The server 705 may comprise a server computer that maintains a database 706 of signatures of phishing pages. The phishing pages may be collected by antivirus or other computer security researchers from submissions by other collaborating researchers, honey pot computers, links to phishing pages included in phishing emails, and other means. For ease of comparison, each phishing page may be encoded into a signature. The signature may be obtained by taking a hash of the content of the phishing page. For example, to obtain the signature of a phishing page, the hash of the HTML code or “source” of the phishing page may be taken using the MD5 or SHA1 hash algorithm. The signatures of the phishing pages may be stored in the database 706 in the signature server 705. The signature server 705 may be configured to receive a web page signature from a client computer 701, compare the web page signature to signatures of phishing pages, and report the result of the comparison to the client computer 701.
In the example of
where “PageHashkey” is the signature of the web page, “Origin URL” is the URL of the web page, “AC Code” is a serial number, unique ID, or code that the server 705 may use to authenticate that the request is from the client computer 701, and “anti-phish.trendmicro.com” is the URL of the signature server 705, which in this example is operated by Trend Micro, Inc.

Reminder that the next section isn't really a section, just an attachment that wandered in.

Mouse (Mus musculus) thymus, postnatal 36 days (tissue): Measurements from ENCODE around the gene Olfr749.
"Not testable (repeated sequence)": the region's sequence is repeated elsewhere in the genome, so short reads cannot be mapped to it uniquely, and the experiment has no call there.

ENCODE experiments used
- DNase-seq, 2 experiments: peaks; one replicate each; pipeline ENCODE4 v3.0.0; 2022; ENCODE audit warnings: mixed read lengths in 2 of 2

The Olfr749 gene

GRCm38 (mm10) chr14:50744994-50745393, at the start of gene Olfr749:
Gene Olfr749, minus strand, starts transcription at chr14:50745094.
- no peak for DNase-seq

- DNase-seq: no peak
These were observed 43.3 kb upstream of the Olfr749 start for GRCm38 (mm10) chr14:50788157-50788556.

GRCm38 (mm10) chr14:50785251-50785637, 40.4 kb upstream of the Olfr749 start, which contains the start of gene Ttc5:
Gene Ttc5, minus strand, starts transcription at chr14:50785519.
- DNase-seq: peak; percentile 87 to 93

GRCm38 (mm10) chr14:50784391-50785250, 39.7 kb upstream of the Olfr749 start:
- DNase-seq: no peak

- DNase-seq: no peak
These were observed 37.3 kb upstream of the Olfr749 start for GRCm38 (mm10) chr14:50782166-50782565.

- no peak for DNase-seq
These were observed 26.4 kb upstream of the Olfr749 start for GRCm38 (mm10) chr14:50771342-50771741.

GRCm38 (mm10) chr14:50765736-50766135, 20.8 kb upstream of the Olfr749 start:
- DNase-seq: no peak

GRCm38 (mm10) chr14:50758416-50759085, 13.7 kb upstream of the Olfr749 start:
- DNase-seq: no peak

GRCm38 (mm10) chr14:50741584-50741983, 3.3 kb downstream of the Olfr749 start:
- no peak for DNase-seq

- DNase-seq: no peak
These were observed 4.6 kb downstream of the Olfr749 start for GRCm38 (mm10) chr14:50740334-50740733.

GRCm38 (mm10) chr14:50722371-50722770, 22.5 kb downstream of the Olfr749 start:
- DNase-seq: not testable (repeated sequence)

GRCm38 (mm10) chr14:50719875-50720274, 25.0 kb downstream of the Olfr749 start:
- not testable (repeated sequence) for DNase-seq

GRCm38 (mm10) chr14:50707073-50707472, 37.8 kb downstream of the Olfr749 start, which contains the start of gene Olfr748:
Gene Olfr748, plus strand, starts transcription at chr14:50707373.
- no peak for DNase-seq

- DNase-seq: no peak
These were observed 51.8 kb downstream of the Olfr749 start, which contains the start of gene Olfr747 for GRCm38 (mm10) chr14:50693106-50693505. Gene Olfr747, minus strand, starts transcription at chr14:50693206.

A phishing detection response sent by the server 705 to client computer 701 in response to the phishing detection request may have the following format:
where “PhishResult=<yes/no>” indicates whether the signature of the web page matches that of a phishing page, “Target=<ebay/paypal/Citibank, etc.>” indicates the site potentially being faked by the phishing site, and “A=<SOASerialNumber>” is a serial number, unique ID, or code that the client 701 may use to authenticate that the response is from the server 705 (or other legitimate signature server), preventing the response from being replayed.
In the example of
The signature server 705 receives the DNS query, authenticates that it is from a subscribing client computer 701 (e.g., by checking for its AC Code), and provides a phishing detection response in the form of a DNS answer, which is forwarded back to the client computer 701 in accordance with the DNS protocol.
Using the DNS protocol for communications between client computers 701 and signature servers 705 provide several advantages including a) use of an existing infrastructure on the Internet, b) distributed and scalable architecture, c) smaller packet than an HTTP query, d) completion of a request sequence in one packet (compared to about seven or more packets when using HTTP), e) fast response time, and f) leveraging local DNS cache to save bandwidth and server loading of the security vendor's data center. The use of the DNS protocol in conjunction with page signature based detection thus provides a practical, highly efficient, and fast phishing detection scheme unrealized in the prior art.
In the example of
The policy enforcer 703 may comprise computer-readable program code for performing an action in response to detection of a phishing or pharming attack and determining whether the attack is phishing or pharming. Being able to distinguish phishing from pharming facilitates root cause analysis and selection of the most appropriate corrective action.